Eat fresh - plant now
October 20, 2014
October is a perfect time to sow salad greens for harvest throughout the fall and winter months.
"If you live in the warmer, wetter regions of the state, you can plant lettuce and other greens now," said Oregon State University vegetable breeder Jim Myers. "In the colder areas of the state, a cold frame or cloche can help lengthen the harvest season into winter."
If you harvest through the winter, protect your greens from late fall and winter downpours. Leafy greens tend to rot.
For salad lovers, plant a row of about five feet of salad greens per week in successive plantings. Seeds of salad greens are sold as mixtures (as "mesclun") or separately as varieties. The mixtures may contain any combination of lettuces, chicories, dandelion greens, cresses, arugulas, chervil, endive, fennel, parsley, oriental greens, mustards, purslane, orach and mache (corn salad).
Some are tangy; others are mild or bitter. When the flavors, colors and textures are combined with a zesty dressing, salad becomes a nutritious eating adventure.
Arugula, also called rocket or roquette, is a hardy member of the mustard family. With a toasty, pungent flavor, arugula can be sown as soon as the soil can be worked in the spring and periodically thereafter. Resembling dandelion greens, arugula is rich in beta-carotene and higher in vitamin C than almost any other salad green. Some eastern Mediterranean people consider it an aphrodisiac.
dive is in the same family as lettuce. With smooth pale elongated heads, endive has more flavor than many types of lettuce. Curly endive, sometimes called frisee, has curly edged green leaves. Escarole, a type of endive and relative to frisse, has broad, wavy green leaves with a pleasant slightly bitter flavor.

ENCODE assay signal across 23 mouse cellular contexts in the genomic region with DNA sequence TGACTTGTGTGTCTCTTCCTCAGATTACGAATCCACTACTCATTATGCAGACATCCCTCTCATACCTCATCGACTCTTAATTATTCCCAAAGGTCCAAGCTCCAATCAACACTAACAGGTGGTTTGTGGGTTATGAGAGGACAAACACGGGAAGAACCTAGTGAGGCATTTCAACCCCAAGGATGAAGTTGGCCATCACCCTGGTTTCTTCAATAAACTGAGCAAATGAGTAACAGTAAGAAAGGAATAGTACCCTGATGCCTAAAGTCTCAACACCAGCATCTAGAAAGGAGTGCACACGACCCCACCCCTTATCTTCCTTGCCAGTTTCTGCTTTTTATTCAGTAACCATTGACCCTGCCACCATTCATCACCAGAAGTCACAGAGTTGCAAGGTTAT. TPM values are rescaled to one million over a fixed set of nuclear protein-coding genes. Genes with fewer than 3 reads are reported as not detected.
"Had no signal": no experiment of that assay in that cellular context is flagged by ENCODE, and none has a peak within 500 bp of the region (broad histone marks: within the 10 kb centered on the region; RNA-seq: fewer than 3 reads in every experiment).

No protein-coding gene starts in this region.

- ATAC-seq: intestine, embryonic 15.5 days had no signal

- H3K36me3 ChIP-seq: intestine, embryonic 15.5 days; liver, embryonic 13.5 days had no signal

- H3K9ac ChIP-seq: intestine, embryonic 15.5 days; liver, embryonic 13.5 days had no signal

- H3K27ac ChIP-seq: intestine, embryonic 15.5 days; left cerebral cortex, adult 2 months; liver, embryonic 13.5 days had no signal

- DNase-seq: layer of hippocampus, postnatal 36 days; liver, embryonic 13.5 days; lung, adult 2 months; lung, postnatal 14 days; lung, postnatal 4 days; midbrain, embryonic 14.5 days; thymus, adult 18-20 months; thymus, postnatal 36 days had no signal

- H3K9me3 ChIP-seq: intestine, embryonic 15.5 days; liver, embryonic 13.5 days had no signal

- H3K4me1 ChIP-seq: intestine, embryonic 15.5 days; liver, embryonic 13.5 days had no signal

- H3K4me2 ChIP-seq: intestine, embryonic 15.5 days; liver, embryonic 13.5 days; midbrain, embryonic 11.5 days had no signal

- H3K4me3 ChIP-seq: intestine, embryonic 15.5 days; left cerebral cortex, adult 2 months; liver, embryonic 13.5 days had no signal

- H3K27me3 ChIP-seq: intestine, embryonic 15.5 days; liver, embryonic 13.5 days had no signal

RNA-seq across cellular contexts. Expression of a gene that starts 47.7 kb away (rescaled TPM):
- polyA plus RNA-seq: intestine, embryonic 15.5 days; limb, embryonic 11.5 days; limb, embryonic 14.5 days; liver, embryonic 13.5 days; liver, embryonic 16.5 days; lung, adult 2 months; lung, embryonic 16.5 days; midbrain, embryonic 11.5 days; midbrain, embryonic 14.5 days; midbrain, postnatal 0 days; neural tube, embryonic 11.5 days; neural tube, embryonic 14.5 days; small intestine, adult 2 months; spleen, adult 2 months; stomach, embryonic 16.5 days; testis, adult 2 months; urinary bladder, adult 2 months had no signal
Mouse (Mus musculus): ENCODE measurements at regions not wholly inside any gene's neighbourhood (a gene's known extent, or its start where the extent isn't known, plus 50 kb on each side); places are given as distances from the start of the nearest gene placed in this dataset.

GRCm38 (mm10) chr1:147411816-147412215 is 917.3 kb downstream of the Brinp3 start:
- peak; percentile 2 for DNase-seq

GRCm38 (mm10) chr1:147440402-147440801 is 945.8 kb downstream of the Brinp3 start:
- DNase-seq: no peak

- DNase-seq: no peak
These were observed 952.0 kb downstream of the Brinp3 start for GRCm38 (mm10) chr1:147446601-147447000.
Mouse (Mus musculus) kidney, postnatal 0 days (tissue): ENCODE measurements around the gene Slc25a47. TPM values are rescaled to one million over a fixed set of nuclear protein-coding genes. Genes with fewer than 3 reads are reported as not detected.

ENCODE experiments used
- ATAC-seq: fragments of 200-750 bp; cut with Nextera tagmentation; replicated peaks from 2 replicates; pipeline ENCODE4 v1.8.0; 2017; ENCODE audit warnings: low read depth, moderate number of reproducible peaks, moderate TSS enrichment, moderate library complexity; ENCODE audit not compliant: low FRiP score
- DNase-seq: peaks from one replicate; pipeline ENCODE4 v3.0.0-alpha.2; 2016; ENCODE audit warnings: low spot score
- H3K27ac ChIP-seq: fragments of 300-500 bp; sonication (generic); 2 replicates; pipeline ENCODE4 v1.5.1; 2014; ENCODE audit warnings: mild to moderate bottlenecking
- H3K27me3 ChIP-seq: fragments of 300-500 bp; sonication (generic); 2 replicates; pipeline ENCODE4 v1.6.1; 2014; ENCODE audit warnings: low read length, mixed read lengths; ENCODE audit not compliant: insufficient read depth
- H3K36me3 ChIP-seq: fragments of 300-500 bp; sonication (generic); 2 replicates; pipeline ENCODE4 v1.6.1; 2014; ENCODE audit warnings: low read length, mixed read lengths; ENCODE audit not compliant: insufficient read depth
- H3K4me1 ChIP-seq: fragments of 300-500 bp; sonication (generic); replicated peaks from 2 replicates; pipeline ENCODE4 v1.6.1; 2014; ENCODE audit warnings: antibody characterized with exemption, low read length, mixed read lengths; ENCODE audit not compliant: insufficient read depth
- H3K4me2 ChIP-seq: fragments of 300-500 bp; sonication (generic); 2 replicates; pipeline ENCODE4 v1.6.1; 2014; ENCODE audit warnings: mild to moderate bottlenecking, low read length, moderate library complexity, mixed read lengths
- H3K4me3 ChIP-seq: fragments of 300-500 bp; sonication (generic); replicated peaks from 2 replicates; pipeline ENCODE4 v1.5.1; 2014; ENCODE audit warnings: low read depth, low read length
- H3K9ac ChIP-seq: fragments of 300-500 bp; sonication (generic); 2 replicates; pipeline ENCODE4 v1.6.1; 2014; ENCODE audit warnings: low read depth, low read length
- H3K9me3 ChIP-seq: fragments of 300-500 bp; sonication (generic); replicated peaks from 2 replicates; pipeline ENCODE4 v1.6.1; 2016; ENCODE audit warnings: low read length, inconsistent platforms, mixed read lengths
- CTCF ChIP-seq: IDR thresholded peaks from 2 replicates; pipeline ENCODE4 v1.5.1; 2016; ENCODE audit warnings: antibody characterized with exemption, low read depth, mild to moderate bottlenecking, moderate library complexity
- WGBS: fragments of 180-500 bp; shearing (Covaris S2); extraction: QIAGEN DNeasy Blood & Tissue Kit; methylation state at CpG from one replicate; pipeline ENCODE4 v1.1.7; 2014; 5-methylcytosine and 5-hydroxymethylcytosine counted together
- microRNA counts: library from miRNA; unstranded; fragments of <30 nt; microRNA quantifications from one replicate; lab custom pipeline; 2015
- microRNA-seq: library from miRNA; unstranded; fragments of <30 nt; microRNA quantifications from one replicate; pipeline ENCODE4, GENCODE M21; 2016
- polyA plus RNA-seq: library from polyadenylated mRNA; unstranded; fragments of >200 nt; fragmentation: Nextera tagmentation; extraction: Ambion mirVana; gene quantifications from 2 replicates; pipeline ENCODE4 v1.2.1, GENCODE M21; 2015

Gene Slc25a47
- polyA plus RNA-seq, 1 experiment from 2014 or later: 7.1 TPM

Radicchio, or red chicory, adds wonderful red color and zesty, mildly bitter flavor to salads. It often grows in small heads. Mache, also called corn salad, has velvety leaves and a mild taste and is one of the most cold-hardy of the salad greens.
Watercress has pungent sprigs that resemble parsley. Cresses have a peppery flavor, while mustards "bite" the tongue.
You’ll find that chicory, including radicchio, and endive are more winter hardy than lettuce on the Willamette Valley.
Plant salad green seeds a quarter-inch deep in rows four to six inches apart. Harvest the greens when young, with scissors. Cut the young leaves about a half-inch above the soil line and the leaves may re-grow for a second harvest. Or the greens may be cut at ground level for a single harvest.
Short-Season Vegetable Gardening, a Pacific Northwest Extension publication, offers additional information about gardening under cover, as well as using mulches, to keep crops safe during cold weather.
Photo above by Lynn Ketchum. Make salad through winter by planting in succession starting now.
McKenzie River Reflections